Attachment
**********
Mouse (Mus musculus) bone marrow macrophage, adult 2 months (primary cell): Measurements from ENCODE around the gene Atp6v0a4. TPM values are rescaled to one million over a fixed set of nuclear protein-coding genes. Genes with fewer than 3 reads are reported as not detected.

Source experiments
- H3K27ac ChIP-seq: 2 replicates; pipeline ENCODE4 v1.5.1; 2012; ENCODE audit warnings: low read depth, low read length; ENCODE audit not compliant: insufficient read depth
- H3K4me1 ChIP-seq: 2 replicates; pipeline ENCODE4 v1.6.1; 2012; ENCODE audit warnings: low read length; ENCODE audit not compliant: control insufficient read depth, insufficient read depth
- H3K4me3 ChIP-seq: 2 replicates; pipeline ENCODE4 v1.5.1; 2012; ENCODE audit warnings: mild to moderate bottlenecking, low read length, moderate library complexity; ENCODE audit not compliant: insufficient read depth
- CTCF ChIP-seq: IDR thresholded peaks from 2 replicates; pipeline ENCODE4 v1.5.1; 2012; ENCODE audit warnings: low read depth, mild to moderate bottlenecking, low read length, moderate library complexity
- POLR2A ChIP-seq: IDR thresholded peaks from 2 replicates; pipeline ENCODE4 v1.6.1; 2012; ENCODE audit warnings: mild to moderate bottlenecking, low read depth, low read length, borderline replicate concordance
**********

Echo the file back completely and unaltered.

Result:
Mouse (Mus musculus) bone marrow macrophage, adult 2 months (primary cell): Measurements from ENCODE around the gene Atp6v0a4. TPM values are rescaled to one million over a fixed set of nuclear protein-coding genes. Genes with fewer than 3 reads are reported as not detected.

Source experiments
- H3K27ac ChIP-seq: 2 replicates; pipeline ENCODE4 v1.5.1; 2012; ENCODE audit warnings: low read depth, low read length; ENCODE audit not compliant: insufficient read depth
- H3K4me1 ChIP-seq: 2 replicates; pipeline ENCODE4 v1.6.1; 2012; ENCODE audit warnings: low read length; ENCODE audit not compliant: control insufficient read depth, insufficient read depth
- H3K4me3 ChIP-seq: 2 replicates; pipeline ENCODE4 v1.5.1; 2012; ENCODE audit warnings: mild to moderate bottlenecking, low read length, moderate library complexity; ENCODE audit not compliant: insufficient read depth
- CTCF ChIP-seq: IDR thresholded peaks from 2 replicates; pipeline ENCODE4 v1.5.1; 2012; ENCODE audit warnings: low read depth, mild to moderate bottlenecking, low read length, moderate library complexity
- POLR2A ChIP-seq: IDR thresholded peaks from 2 replicates; pipeline ENCODE4 v1.6.1; 2012; ENCODE audit warnings: mild to moderate bottlenecking, low read depth, low read length, borderline replicate concordance